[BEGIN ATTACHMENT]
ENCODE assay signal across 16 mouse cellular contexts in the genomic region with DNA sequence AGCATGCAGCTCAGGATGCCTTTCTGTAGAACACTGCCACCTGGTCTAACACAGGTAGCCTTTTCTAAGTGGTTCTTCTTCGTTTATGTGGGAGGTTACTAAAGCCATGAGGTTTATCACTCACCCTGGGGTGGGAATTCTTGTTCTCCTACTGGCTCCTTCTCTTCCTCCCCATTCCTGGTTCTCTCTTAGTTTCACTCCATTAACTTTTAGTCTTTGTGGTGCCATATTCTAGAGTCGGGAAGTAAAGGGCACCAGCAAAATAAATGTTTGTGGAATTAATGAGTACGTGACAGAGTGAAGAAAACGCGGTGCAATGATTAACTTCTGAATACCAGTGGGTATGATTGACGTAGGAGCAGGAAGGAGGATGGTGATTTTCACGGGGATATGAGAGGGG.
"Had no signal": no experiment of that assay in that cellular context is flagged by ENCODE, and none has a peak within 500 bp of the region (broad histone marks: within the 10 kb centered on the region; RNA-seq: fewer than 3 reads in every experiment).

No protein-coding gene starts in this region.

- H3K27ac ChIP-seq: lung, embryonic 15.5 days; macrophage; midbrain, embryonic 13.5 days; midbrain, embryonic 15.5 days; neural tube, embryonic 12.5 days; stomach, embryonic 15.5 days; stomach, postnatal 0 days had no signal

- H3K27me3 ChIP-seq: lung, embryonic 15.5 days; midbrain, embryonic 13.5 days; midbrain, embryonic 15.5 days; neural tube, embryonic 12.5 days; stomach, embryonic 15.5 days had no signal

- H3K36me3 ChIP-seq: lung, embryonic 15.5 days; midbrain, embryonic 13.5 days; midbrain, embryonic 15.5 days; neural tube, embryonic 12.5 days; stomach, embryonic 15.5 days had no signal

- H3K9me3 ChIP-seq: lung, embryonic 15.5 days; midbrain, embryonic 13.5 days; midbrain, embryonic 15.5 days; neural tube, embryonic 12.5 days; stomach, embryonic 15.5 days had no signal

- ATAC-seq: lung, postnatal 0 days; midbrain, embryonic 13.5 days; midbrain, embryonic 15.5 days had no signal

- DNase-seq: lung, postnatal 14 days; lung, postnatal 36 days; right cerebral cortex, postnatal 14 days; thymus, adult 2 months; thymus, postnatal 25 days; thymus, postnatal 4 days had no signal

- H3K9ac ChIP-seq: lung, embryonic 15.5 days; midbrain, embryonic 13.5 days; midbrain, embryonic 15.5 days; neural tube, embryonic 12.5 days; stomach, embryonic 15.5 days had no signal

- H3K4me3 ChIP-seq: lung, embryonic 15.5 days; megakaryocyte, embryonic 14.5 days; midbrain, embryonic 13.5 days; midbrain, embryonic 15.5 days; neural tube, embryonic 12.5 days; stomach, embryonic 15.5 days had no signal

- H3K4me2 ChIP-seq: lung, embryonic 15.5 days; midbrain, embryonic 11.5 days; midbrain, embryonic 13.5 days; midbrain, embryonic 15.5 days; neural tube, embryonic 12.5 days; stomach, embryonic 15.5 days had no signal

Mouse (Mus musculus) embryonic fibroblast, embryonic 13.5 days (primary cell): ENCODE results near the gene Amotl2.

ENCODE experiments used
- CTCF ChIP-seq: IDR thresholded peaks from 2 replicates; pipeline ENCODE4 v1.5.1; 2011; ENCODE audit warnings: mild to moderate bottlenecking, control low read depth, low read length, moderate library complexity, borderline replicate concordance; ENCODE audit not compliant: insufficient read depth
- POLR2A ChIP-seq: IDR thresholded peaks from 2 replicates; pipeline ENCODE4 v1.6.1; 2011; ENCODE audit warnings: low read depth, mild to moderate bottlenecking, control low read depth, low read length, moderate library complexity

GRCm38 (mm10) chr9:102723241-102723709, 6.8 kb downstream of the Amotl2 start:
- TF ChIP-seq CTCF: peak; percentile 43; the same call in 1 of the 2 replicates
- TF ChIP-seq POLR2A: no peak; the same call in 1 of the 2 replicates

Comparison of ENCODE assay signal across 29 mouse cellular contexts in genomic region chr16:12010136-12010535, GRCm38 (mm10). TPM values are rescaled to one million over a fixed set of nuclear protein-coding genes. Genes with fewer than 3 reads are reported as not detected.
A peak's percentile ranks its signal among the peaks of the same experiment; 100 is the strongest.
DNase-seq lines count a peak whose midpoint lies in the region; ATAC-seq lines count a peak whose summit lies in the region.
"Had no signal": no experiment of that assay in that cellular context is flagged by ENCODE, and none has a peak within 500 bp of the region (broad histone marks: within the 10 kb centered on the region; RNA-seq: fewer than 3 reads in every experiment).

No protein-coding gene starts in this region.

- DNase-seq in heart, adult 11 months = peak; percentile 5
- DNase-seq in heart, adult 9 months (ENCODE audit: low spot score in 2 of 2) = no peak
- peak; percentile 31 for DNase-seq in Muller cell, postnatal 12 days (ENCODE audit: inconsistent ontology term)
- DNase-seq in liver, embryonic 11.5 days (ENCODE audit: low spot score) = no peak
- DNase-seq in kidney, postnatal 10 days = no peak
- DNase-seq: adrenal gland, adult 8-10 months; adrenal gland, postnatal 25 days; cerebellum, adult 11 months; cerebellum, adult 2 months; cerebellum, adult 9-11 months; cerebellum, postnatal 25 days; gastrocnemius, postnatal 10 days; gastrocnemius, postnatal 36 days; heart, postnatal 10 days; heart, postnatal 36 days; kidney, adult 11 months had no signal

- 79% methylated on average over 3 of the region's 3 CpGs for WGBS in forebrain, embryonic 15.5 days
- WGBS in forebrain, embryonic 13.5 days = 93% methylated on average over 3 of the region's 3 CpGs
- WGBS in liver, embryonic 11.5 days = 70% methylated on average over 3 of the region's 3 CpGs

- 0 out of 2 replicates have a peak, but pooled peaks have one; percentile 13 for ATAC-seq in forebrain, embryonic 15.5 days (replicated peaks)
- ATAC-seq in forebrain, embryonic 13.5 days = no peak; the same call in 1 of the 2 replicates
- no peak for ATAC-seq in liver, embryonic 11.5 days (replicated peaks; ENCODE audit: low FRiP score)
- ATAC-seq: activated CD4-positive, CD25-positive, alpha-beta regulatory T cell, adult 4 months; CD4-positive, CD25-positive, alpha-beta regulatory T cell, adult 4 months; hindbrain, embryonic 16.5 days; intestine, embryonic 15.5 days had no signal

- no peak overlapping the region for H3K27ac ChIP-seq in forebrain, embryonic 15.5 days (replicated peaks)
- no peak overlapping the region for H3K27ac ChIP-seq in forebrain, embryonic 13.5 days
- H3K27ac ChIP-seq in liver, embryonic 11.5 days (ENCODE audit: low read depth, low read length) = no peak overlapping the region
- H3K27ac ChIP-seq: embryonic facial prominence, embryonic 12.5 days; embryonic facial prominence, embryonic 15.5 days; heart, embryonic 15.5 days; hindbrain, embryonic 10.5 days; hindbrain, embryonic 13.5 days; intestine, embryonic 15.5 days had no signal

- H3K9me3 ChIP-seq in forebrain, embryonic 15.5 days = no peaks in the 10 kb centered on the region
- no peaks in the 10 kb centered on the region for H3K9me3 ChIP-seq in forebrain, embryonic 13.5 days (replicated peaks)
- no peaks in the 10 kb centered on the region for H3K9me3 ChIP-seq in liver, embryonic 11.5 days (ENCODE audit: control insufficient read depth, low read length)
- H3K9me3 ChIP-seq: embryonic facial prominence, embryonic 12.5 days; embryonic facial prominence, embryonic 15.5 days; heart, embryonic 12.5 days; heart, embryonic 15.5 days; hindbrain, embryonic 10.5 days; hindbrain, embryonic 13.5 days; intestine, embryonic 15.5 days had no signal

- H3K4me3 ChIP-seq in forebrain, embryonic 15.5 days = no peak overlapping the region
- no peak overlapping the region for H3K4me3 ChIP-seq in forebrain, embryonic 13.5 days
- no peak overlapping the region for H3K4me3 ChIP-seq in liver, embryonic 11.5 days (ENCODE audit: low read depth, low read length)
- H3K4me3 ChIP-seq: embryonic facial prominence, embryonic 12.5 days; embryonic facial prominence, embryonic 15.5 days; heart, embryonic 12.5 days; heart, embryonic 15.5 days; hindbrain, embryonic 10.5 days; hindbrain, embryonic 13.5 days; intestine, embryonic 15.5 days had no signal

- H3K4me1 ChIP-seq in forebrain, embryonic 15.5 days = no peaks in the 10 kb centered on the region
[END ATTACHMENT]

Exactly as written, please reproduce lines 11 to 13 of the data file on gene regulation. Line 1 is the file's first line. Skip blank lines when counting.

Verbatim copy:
- H3K4me3 ChIP-seq: lung, embryonic 15.5 days; megakaryocyte, embryonic 14.5 days; midbrain, embryonic 13.5 days; midbrain, embryonic 15.5 days; neural tube, embryonic 12.5 days; stomach, embryonic 15.5 days had no signal

- H3K4me2 ChIP-seq: lung, embryonic 15.5 days; midbrain, embryonic 11.5 days; midbrain, embryonic 13.5 days; midbrain, embryonic 15.5 days; neural tube, embryonic 12.5 days; stomach, embryonic 15.5 days had no signal

Mouse (Mus musculus) embryonic fibroblast, embryonic 13.5 days (primary cell): ENCODE results near the gene Amotl2.